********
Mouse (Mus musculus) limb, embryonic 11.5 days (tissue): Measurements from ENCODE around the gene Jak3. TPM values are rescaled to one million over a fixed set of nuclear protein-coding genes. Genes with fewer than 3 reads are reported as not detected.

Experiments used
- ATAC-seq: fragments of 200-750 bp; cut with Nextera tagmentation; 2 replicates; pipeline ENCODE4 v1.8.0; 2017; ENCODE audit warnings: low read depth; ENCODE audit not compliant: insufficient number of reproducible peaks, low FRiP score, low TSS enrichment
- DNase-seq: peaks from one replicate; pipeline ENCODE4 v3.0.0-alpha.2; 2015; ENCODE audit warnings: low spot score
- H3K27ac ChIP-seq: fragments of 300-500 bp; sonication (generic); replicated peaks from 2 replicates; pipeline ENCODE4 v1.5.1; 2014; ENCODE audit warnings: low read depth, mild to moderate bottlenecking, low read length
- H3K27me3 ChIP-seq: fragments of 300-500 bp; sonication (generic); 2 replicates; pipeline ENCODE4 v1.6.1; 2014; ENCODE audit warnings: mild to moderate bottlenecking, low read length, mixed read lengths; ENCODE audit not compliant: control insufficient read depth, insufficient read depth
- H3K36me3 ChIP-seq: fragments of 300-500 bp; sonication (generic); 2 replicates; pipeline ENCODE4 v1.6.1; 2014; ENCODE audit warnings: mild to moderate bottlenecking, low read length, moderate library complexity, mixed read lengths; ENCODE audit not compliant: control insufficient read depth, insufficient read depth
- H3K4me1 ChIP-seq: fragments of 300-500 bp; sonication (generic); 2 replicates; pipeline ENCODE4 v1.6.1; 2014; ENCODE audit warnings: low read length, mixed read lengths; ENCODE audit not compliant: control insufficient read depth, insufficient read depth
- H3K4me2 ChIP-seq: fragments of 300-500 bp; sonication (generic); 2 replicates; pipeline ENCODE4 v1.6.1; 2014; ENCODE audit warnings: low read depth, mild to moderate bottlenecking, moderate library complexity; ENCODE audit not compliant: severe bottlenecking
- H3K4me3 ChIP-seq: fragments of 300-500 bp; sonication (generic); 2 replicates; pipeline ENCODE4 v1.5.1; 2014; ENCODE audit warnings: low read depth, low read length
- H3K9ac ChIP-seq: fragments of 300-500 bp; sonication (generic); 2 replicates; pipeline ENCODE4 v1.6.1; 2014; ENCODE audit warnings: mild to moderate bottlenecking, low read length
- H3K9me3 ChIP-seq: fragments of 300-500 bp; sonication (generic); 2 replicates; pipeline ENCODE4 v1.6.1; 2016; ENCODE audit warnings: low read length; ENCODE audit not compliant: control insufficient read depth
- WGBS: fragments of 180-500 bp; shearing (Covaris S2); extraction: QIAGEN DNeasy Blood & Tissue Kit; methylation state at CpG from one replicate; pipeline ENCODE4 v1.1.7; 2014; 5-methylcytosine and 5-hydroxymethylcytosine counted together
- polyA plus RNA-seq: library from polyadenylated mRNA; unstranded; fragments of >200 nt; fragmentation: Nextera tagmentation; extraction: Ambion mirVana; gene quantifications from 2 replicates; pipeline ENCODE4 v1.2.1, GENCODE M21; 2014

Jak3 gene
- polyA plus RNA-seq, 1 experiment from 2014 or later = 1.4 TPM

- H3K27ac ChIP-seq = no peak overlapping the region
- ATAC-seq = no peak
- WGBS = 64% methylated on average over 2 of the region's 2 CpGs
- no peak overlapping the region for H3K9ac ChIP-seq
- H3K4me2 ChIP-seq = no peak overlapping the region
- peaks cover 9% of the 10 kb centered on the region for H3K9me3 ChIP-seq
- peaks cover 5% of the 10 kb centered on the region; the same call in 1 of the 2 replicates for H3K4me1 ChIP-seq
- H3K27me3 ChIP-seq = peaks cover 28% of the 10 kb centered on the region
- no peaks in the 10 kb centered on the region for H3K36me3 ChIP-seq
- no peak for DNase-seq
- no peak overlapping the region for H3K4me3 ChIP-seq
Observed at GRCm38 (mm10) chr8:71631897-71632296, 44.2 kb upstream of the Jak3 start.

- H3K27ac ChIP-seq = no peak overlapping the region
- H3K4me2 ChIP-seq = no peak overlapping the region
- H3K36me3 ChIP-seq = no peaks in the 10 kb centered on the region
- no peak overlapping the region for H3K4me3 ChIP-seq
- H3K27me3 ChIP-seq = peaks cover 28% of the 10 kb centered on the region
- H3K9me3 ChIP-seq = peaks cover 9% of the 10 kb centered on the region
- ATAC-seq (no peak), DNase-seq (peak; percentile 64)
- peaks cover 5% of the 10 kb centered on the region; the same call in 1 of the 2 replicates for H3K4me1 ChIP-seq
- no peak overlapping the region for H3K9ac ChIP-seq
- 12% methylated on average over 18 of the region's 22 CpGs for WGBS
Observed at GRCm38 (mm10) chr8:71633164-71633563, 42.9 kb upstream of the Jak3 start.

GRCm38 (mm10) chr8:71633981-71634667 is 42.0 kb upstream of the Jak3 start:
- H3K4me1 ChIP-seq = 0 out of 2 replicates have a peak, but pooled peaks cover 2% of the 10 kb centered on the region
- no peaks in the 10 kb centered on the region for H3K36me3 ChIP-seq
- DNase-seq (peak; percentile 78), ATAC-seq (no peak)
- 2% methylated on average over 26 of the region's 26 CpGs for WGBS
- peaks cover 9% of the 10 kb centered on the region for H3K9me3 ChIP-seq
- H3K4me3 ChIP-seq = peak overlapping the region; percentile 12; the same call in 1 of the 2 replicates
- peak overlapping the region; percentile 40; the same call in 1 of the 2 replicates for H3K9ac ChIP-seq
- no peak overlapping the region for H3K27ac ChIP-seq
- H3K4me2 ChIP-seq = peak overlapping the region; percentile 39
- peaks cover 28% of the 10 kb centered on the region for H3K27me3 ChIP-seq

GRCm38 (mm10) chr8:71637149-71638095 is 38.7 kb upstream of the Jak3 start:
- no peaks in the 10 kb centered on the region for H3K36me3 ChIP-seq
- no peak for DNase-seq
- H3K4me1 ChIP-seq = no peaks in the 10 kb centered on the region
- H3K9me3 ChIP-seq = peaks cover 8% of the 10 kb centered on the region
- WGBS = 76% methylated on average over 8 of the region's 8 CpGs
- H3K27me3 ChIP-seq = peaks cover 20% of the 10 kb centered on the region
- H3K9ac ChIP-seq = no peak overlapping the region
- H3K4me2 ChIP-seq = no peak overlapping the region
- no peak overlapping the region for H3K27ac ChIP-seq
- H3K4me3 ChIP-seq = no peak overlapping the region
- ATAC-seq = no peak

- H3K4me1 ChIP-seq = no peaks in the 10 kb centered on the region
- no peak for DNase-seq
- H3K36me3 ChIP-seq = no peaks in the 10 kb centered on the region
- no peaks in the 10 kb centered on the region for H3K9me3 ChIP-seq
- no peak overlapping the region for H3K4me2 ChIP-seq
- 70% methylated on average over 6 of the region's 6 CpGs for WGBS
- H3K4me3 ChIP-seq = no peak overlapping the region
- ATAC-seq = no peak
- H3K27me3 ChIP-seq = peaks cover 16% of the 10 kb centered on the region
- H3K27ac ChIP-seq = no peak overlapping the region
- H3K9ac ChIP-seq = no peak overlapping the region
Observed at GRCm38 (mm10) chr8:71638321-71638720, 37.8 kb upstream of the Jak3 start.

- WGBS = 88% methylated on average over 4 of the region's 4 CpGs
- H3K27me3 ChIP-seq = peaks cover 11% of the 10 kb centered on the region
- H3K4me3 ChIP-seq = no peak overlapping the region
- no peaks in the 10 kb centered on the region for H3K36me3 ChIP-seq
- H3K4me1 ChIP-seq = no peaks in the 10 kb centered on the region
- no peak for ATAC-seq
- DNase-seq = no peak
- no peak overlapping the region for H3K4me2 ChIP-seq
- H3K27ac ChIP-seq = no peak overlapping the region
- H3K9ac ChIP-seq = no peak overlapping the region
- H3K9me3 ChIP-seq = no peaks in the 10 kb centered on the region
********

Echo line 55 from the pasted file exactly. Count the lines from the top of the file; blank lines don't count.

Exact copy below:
- H3K9me3 ChIP-seq = peaks cover 8% of the 10 kb centered on the region